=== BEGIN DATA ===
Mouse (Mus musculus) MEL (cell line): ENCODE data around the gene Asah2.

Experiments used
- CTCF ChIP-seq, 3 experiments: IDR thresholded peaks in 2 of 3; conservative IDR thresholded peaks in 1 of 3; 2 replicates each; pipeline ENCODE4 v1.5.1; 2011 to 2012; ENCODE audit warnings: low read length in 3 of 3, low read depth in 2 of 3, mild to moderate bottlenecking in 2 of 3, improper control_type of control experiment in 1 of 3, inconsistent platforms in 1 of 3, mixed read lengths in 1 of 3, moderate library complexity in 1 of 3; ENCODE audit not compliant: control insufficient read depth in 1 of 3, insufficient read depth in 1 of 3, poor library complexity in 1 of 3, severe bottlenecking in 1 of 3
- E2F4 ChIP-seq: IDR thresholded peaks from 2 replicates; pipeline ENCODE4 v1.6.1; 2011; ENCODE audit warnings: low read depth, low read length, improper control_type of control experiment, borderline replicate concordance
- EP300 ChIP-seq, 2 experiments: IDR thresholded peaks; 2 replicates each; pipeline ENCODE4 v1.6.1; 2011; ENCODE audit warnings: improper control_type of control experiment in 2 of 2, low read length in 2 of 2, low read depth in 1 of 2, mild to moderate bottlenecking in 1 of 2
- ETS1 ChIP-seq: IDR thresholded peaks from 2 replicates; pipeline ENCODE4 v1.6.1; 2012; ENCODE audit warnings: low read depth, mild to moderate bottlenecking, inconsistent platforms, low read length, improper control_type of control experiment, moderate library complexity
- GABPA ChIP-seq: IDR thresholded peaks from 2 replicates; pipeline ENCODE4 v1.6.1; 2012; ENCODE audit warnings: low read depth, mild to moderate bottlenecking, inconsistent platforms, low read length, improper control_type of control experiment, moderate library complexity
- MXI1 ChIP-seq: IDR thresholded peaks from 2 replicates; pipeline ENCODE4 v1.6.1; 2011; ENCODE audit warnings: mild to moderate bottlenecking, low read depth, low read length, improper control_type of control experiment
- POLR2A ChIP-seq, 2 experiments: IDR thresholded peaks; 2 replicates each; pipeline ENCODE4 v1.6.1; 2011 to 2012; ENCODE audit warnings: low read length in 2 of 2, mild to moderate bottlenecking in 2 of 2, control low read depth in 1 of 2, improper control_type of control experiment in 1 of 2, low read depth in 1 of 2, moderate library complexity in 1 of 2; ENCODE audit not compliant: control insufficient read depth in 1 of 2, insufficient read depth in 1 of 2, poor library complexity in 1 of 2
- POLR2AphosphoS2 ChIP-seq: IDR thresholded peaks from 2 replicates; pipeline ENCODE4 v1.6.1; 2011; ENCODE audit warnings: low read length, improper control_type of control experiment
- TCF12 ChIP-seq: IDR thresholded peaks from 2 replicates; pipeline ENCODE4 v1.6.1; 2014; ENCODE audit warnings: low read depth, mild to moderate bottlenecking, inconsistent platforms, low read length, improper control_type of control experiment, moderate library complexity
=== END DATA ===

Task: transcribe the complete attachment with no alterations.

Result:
Mouse (Mus musculus) MEL (cell line): ENCODE data around the gene Asah2.

Experiments used
- CTCF ChIP-seq, 3 experiments: IDR thresholded peaks in 2 of 3; conservative IDR thresholded peaks in 1 of 3; 2 replicates each; pipeline ENCODE4 v1.5.1; 2011 to 2012; ENCODE audit warnings: low read length in 3 of 3, low read depth in 2 of 3, mild to moderate bottlenecking in 2 of 3, improper control_type of control experiment in 1 of 3, inconsistent platforms in 1 of 3, mixed read lengths in 1 of 3, moderate library complexity in 1 of 3; ENCODE audit not compliant: control insufficient read depth in 1 of 3, insufficient read depth in 1 of 3, poor library complexity in 1 of 3, severe bottlenecking in 1 of 3
- E2F4 ChIP-seq: IDR thresholded peaks from 2 replicates; pipeline ENCODE4 v1.6.1; 2011; ENCODE audit warnings: low read depth, low read length, improper control_type of control experiment, borderline replicate concordance
- EP300 ChIP-seq, 2 experiments: IDR thresholded peaks; 2 replicates each; pipeline ENCODE4 v1.6.1; 2011; ENCODE audit warnings: improper control_type of control experiment in 2 of 2, low read length in 2 of 2, low read depth in 1 of 2, mild to moderate bottlenecking in 1 of 2
- ETS1 ChIP-seq: IDR thresholded peaks from 2 replicates; pipeline ENCODE4 v1.6.1; 2012; ENCODE audit warnings: low read depth, mild to moderate bottlenecking, inconsistent platforms, low read length, improper control_type of control experiment, moderate library complexity
- GABPA ChIP-seq: IDR thresholded peaks from 2 replicates; pipeline ENCODE4 v1.6.1; 2012; ENCODE audit warnings: low read depth, mild to moderate bottlenecking, inconsistent platforms, low read length, improper control_type of control experiment, moderate library complexity
- MXI1 ChIP-seq: IDR thresholded peaks from 2 replicates; pipeline ENCODE4 v1.6.1; 2011; ENCODE audit warnings: mild to moderate bottlenecking, low read depth, low read length, improper control_type of control experiment
- POLR2A ChIP-seq, 2 experiments: IDR thresholded peaks; 2 replicates each; pipeline ENCODE4 v1.6.1; 2011 to 2012; ENCODE audit warnings: low read length in 2 of 2, mild to moderate bottlenecking in 2 of 2, control low read depth in 1 of 2, improper control_type of control experiment in 1 of 2, low read depth in 1 of 2, moderate library complexity in 1 of 2; ENCODE audit not compliant: control insufficient read depth in 1 of 2, insufficient read depth in 1 of 2, poor library complexity in 1 of 2
- POLR2AphosphoS2 ChIP-seq: IDR thresholded peaks from 2 replicates; pipeline ENCODE4 v1.6.1; 2011; ENCODE audit warnings: low read length, improper control_type of control experiment
- TCF12 ChIP-seq: IDR thresholded peaks from 2 replicates; pipeline ENCODE4 v1.6.1; 2014; ENCODE audit warnings: low read depth, mild to moderate bottlenecking, inconsistent platforms, low read length, improper control_type of control experiment, moderate library complexity